By LEANNE ITALIE
NEW YORK (AP) — People often ask Japanese tidying queen Marie Kondo what containers they need to achieve her brand of organizational success. They expect her to “reveal some hitherto secret storage weapon, ” she explains in her popular book.
Instead, she advised when “The Life-Changing Magic of Tidying Up” was first published in Japanese in 2011, “You can solve your storage problems with things you already have in the house.”
But Kondo’s thinking has evolved as she’s leveraged her massive, global fan base to expand her empire. She’s now got an upcoming Netflix show, a fledgling corps of consultants working around the world to help her fans declutter their homes, and, on Tuesday, she’s launched her first product line: six-piece sets of beautiful, sturdy paper boxes for $89 a pop.
In a recent appearance in Manhattan to announce the show and merchandise line, Kondo said she thinks lovely storage options will spark the life-changing joy she wrote about in her book, which has sold more than 10 million copies in 40-plus countries. She also hopes the boxes will motivate more people to actually complete all the steps in her laborious KonMari Method of sorting, tossing and putting things away in their right and righteous locations.
The new storage sets are the shape and size of shoe boxes. (Her book had recommended using real shoe boxes for organizing.) Smaller boxes in the set are akin to iPhone boxes (another reuse hack she recommends). All are intended to be of service on shelves or in drawers (the sets are called Hikidashi, which means “drawer” in Japanese) to hold such things as sunglasses, handbags, papers, socks, undergarments and T-shirts, the latter three lovingly folded in the flat, KonMari-sanctioned way so they stand upright.
“I’m probably the only person in the world who makes such an official occasion to introduce empty boxes,” the soft-spoken mother of two recently told a small gathering of journalists through a translator as she unveiled the containers. “These are meant to enhance your experience of the KonMari Method.”
The boxes will also enhance her bottom line. Since Kondo unleashed the best-selling “Life-Changing Magic,” including an English translation in 2014, she’s published three other books, earned a spot on Time magazine’s 2015 list of 100 most influential people and given birth to two girls, now 3 and nearly 2.
She has given birth to a new business as well: consultants certified by her and sent forth into homes in 23 countries, from Europe and the Americas to Australia and the Middle East. As for her new show, Netflix ordered an initial eight episodes of her series of home consultations but will say little else on the record.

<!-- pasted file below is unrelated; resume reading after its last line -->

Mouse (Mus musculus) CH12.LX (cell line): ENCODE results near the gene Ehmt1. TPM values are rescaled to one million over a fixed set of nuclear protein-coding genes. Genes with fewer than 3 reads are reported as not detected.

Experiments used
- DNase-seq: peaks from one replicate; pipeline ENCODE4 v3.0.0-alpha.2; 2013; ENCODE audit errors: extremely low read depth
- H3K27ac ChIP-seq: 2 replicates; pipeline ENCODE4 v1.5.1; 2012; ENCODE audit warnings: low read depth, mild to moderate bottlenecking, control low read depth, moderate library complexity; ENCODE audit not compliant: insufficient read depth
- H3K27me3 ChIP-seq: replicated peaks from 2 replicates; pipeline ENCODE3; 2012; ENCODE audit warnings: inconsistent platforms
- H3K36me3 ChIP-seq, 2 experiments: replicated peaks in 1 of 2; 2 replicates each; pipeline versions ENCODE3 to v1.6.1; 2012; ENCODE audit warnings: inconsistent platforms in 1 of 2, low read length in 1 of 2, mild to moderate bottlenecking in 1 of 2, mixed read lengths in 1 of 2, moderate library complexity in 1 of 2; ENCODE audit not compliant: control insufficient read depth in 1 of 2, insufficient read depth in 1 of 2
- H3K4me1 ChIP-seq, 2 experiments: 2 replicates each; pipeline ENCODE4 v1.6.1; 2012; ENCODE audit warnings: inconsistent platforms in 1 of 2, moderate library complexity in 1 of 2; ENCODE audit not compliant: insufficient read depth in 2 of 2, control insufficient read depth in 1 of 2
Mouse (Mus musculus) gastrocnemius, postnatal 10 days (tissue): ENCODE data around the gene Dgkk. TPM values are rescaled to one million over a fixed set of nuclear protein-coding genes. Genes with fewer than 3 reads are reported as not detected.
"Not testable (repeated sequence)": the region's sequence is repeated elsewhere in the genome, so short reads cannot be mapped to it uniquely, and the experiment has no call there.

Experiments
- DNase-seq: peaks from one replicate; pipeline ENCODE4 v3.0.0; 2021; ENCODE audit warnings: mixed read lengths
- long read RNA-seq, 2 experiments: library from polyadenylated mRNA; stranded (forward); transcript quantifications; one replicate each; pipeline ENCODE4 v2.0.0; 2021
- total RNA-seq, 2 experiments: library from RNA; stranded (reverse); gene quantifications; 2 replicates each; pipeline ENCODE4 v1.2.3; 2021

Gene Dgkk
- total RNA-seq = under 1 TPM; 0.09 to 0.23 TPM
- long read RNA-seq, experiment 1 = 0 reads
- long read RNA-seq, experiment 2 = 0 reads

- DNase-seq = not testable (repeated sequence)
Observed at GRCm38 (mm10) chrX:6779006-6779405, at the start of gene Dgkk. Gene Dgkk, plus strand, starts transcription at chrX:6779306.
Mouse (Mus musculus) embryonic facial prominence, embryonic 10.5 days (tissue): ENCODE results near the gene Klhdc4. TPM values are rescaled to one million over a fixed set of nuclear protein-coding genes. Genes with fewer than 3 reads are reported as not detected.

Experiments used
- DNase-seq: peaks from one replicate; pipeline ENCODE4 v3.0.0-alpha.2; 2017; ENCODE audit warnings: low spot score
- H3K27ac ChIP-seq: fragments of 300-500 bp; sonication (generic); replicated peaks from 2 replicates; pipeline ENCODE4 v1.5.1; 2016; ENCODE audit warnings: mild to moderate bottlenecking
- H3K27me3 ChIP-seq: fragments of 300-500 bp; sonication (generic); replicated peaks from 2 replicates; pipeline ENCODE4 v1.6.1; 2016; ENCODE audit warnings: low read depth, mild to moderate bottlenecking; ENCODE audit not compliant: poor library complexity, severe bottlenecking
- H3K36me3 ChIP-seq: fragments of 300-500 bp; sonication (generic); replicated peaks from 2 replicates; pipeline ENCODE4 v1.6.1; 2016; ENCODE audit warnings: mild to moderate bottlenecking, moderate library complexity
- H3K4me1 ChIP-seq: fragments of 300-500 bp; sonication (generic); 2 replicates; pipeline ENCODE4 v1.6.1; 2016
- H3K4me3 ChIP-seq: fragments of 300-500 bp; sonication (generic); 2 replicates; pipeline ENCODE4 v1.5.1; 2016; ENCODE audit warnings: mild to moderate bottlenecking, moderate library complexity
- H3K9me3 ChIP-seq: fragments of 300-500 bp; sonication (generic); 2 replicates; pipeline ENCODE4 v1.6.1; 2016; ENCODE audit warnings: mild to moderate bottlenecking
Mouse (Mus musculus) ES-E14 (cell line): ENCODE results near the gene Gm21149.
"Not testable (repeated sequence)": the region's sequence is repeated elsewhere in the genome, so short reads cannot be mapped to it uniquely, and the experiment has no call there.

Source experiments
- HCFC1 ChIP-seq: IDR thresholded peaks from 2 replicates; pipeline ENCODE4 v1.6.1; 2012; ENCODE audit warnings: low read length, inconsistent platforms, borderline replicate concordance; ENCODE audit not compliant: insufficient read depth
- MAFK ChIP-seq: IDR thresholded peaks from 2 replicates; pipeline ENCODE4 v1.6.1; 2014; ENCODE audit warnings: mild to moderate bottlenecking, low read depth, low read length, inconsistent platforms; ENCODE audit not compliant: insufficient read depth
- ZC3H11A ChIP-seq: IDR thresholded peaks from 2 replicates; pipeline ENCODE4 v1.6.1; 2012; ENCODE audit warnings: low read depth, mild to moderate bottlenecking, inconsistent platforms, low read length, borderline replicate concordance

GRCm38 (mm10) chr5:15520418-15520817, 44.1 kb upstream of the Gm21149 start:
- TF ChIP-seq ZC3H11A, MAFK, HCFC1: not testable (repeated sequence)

For now, it’s all about the boxes, in pale pink, soft gray, taupe and purple watercolor designs. The sets are dubbed Wonder, Harmony, Clarity and Balance. Customers ordering the containers, for delivery in mid-September from her website, konmari.com , will receive a series of emails and other help online to guide them through the tidying process.
Perhaps more importantly, she hopes to connect devotees to one another online via her take on social networking.
“I often hear that it is very difficult to sustain your motivation to tidy when you’re doing it all by yourself, so I very much feel that having this community is very important,” Kondo said.
She has adorned just the interiors of the boxes. One set has a purple tree branch with white buds inside. Others are done in abstract swirls. The idea, Kondo said, is to “make the things that you store inside happy,” rather than merely hide belongings away. Their plain exterior design also makes the boxes easier to blend with just about any decor.
Two additional sets of boxes in smaller sizes and different color schemes are planned for the holiday season later this year.
Kondo, who is based in Tokyo, told The Associated Press in an interview after the crowd cleared out that she’s not done writing books quite yet. Her next one will focus on workplace organizing.
She is traveling less now and no longer does regular home consultations, a business she began building as a 19-year-old college student studying sociology. Working one-on-one again in homes for Netflix was a highlight of Kondo’s year.
“It was a very exciting, very enjoyable experience for me,” she said. “I’ve been engaged so much in giving lectures, doing media appearances and so on.”
She has also been engaged in motherhood, not a small thing when your passion since age 5 has been tidying. The unflappable Kondo still lives a tidy life, of course, but young kids have been a challenge.
“I try to teach them how to fold clothes. Children are very close observers so I try to make it so they can watch me folding clothes,” Kondo said. “From time to time I do feel anxious. It’s not 100 percent. It’s not perfect.”